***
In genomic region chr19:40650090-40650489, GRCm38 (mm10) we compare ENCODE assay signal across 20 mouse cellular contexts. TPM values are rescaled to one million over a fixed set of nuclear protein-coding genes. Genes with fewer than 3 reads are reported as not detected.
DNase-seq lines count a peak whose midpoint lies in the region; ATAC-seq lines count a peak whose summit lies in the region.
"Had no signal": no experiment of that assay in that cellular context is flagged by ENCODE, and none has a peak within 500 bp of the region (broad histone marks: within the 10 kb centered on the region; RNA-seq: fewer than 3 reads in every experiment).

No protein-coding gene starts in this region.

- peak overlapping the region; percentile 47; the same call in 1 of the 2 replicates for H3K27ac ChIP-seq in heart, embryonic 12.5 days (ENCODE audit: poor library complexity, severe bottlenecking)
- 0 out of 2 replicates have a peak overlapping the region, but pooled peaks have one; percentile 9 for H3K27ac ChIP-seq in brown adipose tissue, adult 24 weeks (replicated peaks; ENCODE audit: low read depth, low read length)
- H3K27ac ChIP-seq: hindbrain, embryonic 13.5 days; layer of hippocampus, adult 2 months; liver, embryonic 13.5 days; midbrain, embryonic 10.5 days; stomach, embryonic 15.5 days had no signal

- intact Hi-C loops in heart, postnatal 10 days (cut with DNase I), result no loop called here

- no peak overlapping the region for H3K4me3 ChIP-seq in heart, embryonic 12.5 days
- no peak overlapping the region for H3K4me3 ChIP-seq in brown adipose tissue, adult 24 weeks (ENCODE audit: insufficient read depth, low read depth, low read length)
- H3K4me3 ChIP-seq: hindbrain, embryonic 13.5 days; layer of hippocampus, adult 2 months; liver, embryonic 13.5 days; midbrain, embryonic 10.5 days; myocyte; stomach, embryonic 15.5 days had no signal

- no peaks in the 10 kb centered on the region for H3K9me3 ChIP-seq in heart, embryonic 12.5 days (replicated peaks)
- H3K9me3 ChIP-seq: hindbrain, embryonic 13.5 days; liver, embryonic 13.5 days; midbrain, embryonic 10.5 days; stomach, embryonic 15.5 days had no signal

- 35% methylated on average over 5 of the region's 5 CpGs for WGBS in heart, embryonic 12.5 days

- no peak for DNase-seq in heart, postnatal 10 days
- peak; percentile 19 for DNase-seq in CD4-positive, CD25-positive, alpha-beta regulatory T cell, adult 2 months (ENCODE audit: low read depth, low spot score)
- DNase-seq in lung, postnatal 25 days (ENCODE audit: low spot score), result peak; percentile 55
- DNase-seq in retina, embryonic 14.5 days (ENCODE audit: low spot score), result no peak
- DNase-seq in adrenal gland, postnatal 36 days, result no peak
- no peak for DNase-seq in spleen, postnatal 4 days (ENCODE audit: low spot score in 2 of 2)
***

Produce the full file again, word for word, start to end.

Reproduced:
In genomic region chr19:40650090-40650489, GRCm38 (mm10) we compare ENCODE assay signal across 20 mouse cellular contexts. TPM values are rescaled to one million over a fixed set of nuclear protein-coding genes. Genes with fewer than 3 reads are reported as not detected.
DNase-seq lines count a peak whose midpoint lies in the region; ATAC-seq lines count a peak whose summit lies in the region.
"Had no signal": no experiment of that assay in that cellular context is flagged by ENCODE, and none has a peak within 500 bp of the region (broad histone marks: within the 10 kb centered on the region; RNA-seq: fewer than 3 reads in every experiment).

No protein-coding gene starts in this region.

- peak overlapping the region; percentile 47; the same call in 1 of the 2 replicates for H3K27ac ChIP-seq in heart, embryonic 12.5 days (ENCODE audit: poor library complexity, severe bottlenecking)
- 0 out of 2 replicates have a peak overlapping the region, but pooled peaks have one; percentile 9 for H3K27ac ChIP-seq in brown adipose tissue, adult 24 weeks (replicated peaks; ENCODE audit: low read depth, low read length)
- H3K27ac ChIP-seq: hindbrain, embryonic 13.5 days; layer of hippocampus, adult 2 months; liver, embryonic 13.5 days; midbrain, embryonic 10.5 days; stomach, embryonic 15.5 days had no signal

- intact Hi-C loops in heart, postnatal 10 days (cut with DNase I), result no loop called here

- no peak overlapping the region for H3K4me3 ChIP-seq in heart, embryonic 12.5 days
- no peak overlapping the region for H3K4me3 ChIP-seq in brown adipose tissue, adult 24 weeks (ENCODE audit: insufficient read depth, low read depth, low read length)
- H3K4me3 ChIP-seq: hindbrain, embryonic 13.5 days; layer of hippocampus, adult 2 months; liver, embryonic 13.5 days; midbrain, embryonic 10.5 days; myocyte; stomach, embryonic 15.5 days had no signal

- no peaks in the 10 kb centered on the region for H3K9me3 ChIP-seq in heart, embryonic 12.5 days (replicated peaks)
- H3K9me3 ChIP-seq: hindbrain, embryonic 13.5 days; liver, embryonic 13.5 days; midbrain, embryonic 10.5 days; stomach, embryonic 15.5 days had no signal

- 35% methylated on average over 5 of the region's 5 CpGs for WGBS in heart, embryonic 12.5 days

- no peak for DNase-seq in heart, postnatal 10 days
- peak; percentile 19 for DNase-seq in CD4-positive, CD25-positive, alpha-beta regulatory T cell, adult 2 months (ENCODE audit: low read depth, low spot score)
- DNase-seq in lung, postnatal 25 days (ENCODE audit: low spot score), result peak; percentile 55
- DNase-seq in retina, embryonic 14.5 days (ENCODE audit: low spot score), result no peak
- DNase-seq in adrenal gland, postnatal 36 days, result no peak
- no peak for DNase-seq in spleen, postnatal 4 days (ENCODE audit: low spot score in 2 of 2)